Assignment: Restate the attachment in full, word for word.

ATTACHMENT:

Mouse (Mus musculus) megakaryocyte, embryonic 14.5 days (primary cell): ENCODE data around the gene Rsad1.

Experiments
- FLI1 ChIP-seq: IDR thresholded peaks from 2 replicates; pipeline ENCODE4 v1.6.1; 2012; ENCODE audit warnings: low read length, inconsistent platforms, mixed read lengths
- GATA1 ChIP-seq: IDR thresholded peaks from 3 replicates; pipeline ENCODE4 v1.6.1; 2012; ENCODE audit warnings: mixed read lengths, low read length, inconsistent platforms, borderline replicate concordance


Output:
Mouse (Mus musculus) megakaryocyte, embryonic 14.5 days (primary cell): ENCODE data around the gene Rsad1.

Experiments
- FLI1 ChIP-seq: IDR thresholded peaks from 2 replicates; pipeline ENCODE4 v1.6.1; 2012; ENCODE audit warnings: low read length, inconsistent platforms, mixed read lengths
- GATA1 ChIP-seq: IDR thresholded peaks from 3 replicates; pipeline ENCODE4 v1.6.1; 2012; ENCODE audit warnings: mixed read lengths, low read length, inconsistent platforms, borderline replicate concordance